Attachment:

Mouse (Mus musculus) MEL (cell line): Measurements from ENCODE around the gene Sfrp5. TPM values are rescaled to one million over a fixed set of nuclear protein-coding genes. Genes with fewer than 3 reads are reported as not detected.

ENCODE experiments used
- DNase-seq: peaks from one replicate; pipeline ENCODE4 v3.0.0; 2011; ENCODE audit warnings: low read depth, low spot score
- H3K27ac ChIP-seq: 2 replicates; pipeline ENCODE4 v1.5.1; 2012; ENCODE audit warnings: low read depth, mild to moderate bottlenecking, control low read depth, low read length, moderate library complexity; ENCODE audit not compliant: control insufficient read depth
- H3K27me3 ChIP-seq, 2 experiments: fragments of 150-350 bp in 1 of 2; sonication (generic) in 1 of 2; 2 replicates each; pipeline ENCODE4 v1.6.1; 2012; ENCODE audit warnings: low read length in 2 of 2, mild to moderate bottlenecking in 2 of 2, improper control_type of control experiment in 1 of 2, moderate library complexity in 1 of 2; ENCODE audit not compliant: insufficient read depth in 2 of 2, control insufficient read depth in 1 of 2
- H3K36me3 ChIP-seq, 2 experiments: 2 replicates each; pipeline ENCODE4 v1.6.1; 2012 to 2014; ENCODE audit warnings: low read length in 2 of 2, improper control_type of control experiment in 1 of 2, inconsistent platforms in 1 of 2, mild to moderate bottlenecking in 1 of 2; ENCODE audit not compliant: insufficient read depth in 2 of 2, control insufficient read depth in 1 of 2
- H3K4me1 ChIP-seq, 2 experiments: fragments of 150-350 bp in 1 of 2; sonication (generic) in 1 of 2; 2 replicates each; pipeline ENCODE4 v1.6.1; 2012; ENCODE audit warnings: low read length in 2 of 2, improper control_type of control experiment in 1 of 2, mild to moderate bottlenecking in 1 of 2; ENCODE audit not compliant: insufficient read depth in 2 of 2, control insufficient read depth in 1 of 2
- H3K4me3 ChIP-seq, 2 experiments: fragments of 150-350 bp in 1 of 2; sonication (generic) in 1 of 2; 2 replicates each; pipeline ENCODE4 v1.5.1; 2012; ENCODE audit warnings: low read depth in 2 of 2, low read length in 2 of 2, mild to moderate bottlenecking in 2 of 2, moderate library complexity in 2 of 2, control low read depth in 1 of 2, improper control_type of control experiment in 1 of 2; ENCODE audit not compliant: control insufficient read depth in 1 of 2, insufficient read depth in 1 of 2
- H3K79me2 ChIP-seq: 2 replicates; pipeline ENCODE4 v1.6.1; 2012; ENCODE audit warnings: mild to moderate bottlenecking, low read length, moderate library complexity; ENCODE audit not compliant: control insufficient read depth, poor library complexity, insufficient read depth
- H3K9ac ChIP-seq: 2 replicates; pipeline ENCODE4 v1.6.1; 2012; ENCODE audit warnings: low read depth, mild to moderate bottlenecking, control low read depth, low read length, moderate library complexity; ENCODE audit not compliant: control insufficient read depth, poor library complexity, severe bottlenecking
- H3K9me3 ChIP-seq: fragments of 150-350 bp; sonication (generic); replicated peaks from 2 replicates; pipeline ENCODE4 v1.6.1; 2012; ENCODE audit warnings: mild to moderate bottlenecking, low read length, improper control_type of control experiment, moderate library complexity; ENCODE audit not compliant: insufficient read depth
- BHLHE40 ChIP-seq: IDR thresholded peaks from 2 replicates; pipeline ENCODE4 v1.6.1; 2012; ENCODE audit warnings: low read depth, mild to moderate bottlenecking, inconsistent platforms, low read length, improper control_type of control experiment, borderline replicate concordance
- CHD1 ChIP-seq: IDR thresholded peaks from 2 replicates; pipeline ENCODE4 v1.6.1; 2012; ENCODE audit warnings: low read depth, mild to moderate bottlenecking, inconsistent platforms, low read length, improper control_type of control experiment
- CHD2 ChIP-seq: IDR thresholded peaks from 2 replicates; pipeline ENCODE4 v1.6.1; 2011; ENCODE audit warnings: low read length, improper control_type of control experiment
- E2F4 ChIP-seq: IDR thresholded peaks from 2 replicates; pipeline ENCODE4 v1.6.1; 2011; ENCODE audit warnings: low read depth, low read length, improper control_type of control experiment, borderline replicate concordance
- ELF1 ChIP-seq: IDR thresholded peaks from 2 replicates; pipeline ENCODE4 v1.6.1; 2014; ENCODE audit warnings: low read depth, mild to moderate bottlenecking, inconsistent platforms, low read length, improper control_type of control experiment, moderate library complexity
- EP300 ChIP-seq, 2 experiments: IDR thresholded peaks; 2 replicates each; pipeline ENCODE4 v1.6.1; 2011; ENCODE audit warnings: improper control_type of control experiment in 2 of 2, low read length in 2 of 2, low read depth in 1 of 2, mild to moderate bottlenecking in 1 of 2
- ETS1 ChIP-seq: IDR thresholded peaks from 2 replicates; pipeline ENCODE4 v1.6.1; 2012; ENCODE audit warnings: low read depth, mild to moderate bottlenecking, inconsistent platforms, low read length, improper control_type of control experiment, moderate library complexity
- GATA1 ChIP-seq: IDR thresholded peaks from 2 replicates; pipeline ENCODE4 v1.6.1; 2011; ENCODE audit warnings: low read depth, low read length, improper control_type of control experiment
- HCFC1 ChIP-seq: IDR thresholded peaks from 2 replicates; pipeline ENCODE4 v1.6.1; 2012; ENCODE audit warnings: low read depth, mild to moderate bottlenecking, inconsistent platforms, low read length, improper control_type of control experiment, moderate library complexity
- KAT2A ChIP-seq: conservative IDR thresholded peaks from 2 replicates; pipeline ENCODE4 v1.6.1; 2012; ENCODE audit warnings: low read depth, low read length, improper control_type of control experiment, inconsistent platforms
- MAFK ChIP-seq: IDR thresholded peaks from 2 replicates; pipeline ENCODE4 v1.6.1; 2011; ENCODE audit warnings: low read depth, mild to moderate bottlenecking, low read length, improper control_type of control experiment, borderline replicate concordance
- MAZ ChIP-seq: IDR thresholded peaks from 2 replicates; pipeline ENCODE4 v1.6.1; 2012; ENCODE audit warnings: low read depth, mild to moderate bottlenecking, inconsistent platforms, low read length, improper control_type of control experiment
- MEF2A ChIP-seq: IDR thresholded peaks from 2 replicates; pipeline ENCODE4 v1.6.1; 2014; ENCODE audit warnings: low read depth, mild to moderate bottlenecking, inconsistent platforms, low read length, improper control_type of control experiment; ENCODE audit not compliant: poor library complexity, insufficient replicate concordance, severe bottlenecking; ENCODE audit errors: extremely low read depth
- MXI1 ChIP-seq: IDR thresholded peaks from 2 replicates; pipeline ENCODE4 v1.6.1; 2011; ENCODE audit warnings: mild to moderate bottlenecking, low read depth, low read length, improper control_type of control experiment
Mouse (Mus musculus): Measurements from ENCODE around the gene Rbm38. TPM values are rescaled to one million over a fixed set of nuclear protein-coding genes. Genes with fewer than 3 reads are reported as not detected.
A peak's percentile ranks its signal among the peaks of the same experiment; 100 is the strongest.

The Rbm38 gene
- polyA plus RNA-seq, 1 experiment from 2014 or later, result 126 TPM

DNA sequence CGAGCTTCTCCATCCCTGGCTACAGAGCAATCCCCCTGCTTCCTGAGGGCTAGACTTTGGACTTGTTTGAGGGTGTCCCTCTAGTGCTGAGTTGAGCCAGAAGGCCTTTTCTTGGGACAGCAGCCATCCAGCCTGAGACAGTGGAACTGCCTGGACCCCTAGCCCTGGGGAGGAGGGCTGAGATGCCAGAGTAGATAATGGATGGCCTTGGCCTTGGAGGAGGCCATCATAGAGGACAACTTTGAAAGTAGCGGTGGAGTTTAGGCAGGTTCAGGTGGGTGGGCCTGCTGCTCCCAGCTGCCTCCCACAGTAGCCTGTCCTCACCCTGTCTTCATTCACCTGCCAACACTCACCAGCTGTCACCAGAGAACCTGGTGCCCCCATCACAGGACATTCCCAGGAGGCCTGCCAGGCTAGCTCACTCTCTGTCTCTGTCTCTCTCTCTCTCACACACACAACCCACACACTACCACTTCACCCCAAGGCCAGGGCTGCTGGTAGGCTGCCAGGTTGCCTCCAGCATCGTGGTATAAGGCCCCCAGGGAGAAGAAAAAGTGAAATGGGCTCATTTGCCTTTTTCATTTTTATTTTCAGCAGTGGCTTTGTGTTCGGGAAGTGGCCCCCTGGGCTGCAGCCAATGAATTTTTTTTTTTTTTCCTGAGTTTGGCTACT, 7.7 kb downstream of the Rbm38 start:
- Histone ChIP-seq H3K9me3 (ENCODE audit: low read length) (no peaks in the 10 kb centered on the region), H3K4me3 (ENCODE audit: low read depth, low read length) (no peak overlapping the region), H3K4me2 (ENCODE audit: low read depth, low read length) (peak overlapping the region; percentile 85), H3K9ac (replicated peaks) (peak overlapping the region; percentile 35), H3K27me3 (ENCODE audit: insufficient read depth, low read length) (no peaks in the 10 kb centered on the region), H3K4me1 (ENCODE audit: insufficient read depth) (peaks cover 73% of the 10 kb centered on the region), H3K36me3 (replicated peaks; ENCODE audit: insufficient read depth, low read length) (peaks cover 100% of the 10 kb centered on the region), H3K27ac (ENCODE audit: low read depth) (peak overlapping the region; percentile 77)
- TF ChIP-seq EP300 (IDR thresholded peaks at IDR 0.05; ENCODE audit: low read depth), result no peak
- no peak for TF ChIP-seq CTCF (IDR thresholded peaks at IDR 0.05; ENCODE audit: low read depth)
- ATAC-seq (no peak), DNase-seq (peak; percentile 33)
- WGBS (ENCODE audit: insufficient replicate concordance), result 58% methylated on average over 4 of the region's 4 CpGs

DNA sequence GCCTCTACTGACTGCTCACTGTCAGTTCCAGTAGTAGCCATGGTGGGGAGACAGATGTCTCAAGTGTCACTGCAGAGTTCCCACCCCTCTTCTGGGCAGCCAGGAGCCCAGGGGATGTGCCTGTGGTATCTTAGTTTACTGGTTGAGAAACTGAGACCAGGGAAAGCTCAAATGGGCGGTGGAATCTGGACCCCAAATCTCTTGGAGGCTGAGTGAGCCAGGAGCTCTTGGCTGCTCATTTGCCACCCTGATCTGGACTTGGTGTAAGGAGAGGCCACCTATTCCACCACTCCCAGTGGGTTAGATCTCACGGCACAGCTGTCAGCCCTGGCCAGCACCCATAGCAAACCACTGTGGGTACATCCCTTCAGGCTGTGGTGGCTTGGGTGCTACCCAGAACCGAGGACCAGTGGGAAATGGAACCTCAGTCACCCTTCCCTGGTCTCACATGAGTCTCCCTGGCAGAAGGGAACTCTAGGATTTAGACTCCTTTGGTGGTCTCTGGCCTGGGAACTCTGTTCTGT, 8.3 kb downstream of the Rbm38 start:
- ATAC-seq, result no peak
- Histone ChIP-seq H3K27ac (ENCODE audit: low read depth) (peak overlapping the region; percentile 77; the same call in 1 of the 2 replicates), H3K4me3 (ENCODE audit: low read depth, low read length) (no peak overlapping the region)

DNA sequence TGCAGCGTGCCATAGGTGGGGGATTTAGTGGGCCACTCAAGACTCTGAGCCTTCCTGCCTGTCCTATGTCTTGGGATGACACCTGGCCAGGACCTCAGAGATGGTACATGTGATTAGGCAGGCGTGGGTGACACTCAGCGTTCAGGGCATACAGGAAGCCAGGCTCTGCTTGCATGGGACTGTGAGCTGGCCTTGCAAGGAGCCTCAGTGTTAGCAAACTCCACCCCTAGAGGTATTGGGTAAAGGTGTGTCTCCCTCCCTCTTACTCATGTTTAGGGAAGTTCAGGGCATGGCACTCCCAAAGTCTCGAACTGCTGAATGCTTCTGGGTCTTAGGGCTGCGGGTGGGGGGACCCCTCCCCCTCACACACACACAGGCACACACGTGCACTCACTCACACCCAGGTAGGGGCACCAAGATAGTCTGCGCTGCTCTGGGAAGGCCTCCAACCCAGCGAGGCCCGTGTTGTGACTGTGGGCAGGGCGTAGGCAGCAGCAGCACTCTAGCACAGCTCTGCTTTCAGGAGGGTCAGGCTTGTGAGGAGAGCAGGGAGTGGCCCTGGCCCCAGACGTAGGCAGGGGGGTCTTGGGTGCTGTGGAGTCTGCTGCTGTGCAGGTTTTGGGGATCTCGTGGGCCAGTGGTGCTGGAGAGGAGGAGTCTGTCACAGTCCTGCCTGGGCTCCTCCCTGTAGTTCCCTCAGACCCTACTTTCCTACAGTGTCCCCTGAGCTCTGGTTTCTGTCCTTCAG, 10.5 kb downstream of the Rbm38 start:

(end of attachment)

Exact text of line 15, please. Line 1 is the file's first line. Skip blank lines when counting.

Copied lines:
- E2F4 ChIP-seq: IDR thresholded peaks from 2 replicates; pipeline ENCODE4 v1.6.1; 2011; ENCODE audit warnings: low read depth, low read length, improper control_type of control experiment, borderline replicate concordance